The opinion of the court was delivered by: Richard Mills, District Judge:
Poole — an incarcerated criminal defendant — filed a patently
Such conduct cannot be tolerated.
Summary judgment is granted in favor of the United States.
In 1991, Jimmie Dale Poole was convicted of possession of a
firearm by a felon, 18 U.S.C. § 922(g)(1) and § 924(e). A few
years after the conviction, Defendant Poole filed with the
Sangamon County Recorder a "notification of commercial lien"
against several individuals involved in the 1991 conviction —
namely; United States District Judge Harold A. Baker, United
States Attorney J. William Roberts,*fn1 Assistant United States
Attorney Lawrence Beaumont, United States Probation Officer Susan
Silver, and Defense Counsel F. James Roytek. The lien is in the
amount of $5,000,000 per individual. The
basis of the lien is a claim that the five individuals breached a
"contract" when they participated in the 1991 conviction.
Thereafter, Poole filed a complaint in Sangamon County,
Illinois, alleging that the five individuals failed to respond to
his lien. Poole sought $5,000,000 and release from prison. The
five individuals removed the case to this Court. We dismissed the
case for lack of jurisdiction. Poole v. Baker, 874 F. Supp. 222
(C.D.Ill. 1994). Additionally, we refused to transfer the case —
concluding that the lien was completely frivolous. Id. at 224.
A few months later, the United States initiated a civil action
under 18 U.S.C. § 1345 against Poole seeking a permanent
injunction to enjoin a mail fraud — the frivolous lien. United
States v. Poole, No. 94-3167 (C.D.Ill. March 8, 1995). The Court
concluded, however, that the mail fraud was not ongoing, thus, an
action under § 1345 was not proper. The United States' motion for
summary judgment was therefore denied and the case was dismissed.
Now, the United States and AUSA Beaumont seek a judgment —
pursuant to the Declaratory Judgment Act, 28 U.S.C. § 2201 and §
2202 — declaring that the lien is invalid and an order directing
Poole to release the lien.
II. Summary Judgment — Legal Standard
Under Fed.R.Civ.P. 56(c), summary judgment shall be granted if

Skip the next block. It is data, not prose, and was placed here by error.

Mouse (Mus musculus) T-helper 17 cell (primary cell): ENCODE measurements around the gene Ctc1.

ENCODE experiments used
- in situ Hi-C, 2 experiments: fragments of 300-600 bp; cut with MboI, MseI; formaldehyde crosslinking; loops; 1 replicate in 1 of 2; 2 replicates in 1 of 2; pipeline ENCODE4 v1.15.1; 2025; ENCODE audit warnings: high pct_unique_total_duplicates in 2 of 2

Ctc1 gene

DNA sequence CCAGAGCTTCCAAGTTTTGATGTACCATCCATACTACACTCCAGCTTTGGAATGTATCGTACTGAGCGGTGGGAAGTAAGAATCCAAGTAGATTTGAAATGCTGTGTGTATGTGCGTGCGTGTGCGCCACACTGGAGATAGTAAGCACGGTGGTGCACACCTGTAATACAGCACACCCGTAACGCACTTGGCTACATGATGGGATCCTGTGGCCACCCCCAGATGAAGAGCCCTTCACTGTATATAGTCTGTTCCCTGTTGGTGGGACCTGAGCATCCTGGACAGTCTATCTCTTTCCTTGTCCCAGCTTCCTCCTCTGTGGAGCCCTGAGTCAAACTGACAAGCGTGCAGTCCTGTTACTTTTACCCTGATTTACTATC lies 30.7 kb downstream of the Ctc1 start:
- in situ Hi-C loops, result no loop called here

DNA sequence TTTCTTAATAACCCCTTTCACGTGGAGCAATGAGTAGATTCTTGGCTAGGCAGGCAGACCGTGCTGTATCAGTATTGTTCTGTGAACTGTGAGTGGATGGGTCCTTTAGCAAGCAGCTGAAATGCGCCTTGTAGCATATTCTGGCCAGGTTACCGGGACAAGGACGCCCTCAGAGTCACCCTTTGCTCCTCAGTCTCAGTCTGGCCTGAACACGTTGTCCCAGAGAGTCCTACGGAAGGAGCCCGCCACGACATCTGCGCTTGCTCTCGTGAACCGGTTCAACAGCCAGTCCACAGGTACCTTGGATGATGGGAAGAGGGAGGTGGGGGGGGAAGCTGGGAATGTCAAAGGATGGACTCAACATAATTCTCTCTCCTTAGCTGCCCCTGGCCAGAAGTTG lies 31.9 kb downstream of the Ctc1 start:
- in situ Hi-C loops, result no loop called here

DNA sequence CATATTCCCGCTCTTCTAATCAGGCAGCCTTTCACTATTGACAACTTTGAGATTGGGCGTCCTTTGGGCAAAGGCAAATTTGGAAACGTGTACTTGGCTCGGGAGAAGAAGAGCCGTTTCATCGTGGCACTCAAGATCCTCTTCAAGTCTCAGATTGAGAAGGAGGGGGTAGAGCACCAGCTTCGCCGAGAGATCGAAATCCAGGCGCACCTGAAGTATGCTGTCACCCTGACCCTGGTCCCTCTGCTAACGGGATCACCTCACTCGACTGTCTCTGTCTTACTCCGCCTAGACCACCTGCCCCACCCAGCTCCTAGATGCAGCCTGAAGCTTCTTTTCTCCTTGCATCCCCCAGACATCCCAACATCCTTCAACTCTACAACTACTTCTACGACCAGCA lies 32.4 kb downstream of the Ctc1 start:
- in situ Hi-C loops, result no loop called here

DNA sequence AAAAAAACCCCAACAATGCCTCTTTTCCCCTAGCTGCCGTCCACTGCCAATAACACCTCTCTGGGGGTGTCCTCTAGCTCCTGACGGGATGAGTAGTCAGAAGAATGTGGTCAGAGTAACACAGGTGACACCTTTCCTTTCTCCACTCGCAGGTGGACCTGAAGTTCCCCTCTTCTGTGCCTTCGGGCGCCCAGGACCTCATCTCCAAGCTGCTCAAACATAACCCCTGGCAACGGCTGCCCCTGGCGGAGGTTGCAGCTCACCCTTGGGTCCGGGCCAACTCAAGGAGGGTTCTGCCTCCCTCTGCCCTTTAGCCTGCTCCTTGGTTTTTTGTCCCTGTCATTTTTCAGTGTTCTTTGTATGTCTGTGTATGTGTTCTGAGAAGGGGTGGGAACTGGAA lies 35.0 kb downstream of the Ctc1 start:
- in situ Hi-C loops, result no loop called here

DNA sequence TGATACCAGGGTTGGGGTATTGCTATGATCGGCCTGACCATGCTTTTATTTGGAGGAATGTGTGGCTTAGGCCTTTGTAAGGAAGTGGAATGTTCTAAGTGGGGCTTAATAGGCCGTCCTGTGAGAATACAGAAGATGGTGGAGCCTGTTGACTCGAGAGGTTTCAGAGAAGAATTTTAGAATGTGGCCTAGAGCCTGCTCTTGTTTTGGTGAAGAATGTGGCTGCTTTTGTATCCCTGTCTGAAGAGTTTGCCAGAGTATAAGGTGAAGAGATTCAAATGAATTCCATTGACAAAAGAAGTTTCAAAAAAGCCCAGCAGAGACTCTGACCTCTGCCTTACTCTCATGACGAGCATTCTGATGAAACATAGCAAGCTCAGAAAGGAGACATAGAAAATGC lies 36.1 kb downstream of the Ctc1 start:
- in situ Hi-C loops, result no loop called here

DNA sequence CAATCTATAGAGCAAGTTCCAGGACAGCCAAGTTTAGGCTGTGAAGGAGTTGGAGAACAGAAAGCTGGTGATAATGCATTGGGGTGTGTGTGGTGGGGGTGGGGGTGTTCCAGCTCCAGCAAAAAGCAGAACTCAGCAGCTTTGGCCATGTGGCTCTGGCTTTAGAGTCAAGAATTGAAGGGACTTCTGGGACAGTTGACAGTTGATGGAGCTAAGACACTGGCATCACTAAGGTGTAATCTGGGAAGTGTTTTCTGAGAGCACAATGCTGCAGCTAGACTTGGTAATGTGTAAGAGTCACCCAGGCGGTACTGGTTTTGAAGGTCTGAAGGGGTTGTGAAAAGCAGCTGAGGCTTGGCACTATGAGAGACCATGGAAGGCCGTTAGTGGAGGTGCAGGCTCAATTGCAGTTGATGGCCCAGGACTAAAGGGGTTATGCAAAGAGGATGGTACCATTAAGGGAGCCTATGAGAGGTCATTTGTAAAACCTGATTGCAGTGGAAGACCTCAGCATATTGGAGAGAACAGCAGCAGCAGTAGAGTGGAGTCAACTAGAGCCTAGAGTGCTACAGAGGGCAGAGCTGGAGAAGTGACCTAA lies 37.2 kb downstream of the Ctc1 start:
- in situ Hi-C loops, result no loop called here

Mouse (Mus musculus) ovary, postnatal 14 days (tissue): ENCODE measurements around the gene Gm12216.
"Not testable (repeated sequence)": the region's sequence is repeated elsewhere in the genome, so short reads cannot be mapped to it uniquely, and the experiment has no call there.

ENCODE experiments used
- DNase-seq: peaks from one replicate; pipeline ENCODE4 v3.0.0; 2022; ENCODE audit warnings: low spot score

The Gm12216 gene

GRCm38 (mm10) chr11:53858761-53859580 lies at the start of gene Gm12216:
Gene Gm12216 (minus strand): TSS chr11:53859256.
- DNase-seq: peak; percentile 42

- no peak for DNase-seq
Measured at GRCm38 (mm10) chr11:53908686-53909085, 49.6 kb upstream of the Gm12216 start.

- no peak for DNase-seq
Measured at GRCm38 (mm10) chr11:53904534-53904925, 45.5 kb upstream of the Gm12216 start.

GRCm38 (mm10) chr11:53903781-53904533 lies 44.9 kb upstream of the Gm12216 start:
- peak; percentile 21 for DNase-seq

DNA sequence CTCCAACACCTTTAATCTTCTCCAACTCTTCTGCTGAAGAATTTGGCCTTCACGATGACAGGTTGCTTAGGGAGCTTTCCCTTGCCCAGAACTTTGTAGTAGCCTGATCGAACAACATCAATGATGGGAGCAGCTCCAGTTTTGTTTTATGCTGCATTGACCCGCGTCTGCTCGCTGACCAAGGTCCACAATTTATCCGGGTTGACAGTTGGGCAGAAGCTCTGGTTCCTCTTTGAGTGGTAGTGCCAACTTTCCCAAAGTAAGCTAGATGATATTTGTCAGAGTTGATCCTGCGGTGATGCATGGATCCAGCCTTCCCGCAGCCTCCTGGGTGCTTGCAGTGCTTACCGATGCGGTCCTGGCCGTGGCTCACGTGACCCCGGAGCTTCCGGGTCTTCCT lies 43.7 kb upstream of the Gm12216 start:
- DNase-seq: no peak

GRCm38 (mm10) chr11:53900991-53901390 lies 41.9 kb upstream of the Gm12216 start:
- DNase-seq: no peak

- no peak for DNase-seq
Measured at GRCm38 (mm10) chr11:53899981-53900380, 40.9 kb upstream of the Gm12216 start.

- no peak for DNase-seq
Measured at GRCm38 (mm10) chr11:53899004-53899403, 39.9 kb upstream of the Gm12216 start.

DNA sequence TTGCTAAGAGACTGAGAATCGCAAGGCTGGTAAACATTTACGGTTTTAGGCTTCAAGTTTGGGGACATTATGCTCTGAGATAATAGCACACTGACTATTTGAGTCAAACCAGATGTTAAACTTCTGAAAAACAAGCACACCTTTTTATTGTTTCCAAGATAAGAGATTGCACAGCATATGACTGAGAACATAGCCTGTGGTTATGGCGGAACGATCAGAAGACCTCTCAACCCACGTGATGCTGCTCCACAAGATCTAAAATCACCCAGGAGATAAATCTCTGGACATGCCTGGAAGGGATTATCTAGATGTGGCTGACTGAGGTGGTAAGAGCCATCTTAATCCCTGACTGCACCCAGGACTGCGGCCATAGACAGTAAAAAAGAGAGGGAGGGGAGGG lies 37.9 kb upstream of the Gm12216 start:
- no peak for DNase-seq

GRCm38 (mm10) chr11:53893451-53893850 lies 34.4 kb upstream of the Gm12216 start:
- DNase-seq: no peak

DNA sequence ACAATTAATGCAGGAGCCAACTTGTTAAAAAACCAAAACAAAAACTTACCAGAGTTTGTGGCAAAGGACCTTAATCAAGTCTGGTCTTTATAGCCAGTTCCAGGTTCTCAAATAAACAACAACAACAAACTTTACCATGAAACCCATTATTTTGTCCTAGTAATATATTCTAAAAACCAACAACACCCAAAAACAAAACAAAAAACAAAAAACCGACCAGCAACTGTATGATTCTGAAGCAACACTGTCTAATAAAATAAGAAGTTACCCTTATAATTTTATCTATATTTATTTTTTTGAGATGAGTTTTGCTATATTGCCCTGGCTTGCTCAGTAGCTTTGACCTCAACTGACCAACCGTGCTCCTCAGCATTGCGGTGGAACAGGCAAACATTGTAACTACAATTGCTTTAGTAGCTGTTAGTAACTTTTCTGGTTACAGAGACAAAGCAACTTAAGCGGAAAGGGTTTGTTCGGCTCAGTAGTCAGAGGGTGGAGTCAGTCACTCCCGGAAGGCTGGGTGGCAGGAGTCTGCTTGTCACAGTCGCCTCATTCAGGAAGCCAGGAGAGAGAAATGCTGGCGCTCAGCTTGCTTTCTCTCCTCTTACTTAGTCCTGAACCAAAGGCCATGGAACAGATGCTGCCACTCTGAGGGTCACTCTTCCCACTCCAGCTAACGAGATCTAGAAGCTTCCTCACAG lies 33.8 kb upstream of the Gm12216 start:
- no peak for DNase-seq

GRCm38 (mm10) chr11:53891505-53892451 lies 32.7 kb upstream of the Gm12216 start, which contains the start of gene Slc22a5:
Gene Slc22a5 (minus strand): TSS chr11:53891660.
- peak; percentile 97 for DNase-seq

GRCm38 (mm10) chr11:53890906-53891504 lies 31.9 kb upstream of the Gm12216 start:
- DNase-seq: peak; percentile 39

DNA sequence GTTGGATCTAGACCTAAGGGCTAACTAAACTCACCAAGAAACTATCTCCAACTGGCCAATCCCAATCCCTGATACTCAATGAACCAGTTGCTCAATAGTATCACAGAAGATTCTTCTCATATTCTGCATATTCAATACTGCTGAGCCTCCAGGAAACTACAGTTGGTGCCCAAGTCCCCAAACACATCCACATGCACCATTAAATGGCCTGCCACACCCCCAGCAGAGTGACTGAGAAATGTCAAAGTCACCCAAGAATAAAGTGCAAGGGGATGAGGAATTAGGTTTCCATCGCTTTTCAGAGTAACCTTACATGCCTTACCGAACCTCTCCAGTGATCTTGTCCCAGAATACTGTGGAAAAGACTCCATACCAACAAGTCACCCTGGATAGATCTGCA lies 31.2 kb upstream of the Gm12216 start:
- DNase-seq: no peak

the record shows that "there is no genuine issue as to any
material fact and that the moving party is entitled to a judgment
as a matter of law." Black v. Henry Pratt Co., 778 F.2d 1278,
1281 (7th Cir. 1985). The moving party has the burden of
providing proper documentary evidence to show the absence of a
genuine issue of material fact. Celotex Corp. v. Catrett,
477 U.S. 317, 106 S.Ct. 2548, 91 L.Ed.2d 265 (1986). A genuine issue
of material fact exists when "there is sufficient evidence
favoring the nonmoving party for a jury to return a verdict for
that party." Anderson v. Liberty Lobby, Inc., 477 U.S. 242,
249, 106 S.Ct. 2505, 2511, 91 L.Ed.2d 202 (1986). Unquestionably,
in determining whether a genuine issue of material fact exists,
the evidence is to be taken in the light most favorable to the
nonmoving party. Adickes v. S.H. Kress & Co., 398 U.S. 144, 90
S.Ct. 1598, 26 L.Ed.2d 142 (1970). Once the moving party has met
its burden, the opposing party must come forward with specific
evidence, not mere allegations or denials of the pleadings, which
demonstrates that there is a genuine issue for trial. Howland v.
Kilquist, 833 F.2d 639 (7th Cir. 1987).
Our analysis begins with a brief discussion regarding subject
matter jurisdiction. The Court has jurisdiction over this matter
pursuant to 28 U.S.C. § 1345 — which provides that "the district
courts shall have original jurisdiction of all civil actions,
suits or proceedings commenced by the United States, or by any
agency or officer thereof expressly authorized to sue by Act of
Congress." (emphasis ours).*fn2 See United States v. Ekblad,
732 F.2d 562, 563 (7th Cir. 1984) ("Congress had vested in the
district court jurisdiction over `any case commenced by the
United States.'") (quoting, 28 U.S.C. § 1345).*fn3
The Court initially expressed some concern regarding the
appropriateness of the United States initiating this action, but
that concern has been dispelled. As noted by the Seventh Circuit,
"[t]he United States has standing to seek relief from actual or
threatened interference with the performance of its proper
governmental functions." Ekblad, 732 F.2d at 563. The Court